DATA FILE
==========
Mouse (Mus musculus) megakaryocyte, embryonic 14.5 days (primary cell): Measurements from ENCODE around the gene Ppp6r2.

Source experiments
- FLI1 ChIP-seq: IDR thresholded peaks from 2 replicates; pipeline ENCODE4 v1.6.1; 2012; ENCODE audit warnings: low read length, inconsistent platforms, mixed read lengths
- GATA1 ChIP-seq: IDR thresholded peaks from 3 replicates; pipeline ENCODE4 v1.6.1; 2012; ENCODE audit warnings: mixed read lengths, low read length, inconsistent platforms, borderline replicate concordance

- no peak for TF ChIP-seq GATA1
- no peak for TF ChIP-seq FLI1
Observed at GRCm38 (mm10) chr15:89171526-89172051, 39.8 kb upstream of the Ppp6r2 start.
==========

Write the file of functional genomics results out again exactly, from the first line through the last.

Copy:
Mouse (Mus musculus) megakaryocyte, embryonic 14.5 days (primary cell): Measurements from ENCODE around the gene Ppp6r2.

Source experiments
- FLI1 ChIP-seq: IDR thresholded peaks from 2 replicates; pipeline ENCODE4 v1.6.1; 2012; ENCODE audit warnings: low read length, inconsistent platforms, mixed read lengths
- GATA1 ChIP-seq: IDR thresholded peaks from 3 replicates; pipeline ENCODE4 v1.6.1; 2012; ENCODE audit warnings: mixed read lengths, low read length, inconsistent platforms, borderline replicate concordance

- no peak for TF ChIP-seq GATA1
- no peak for TF ChIP-seq FLI1
Observed at GRCm38 (mm10) chr15:89171526-89172051, 39.8 kb upstream of the Ppp6r2 start.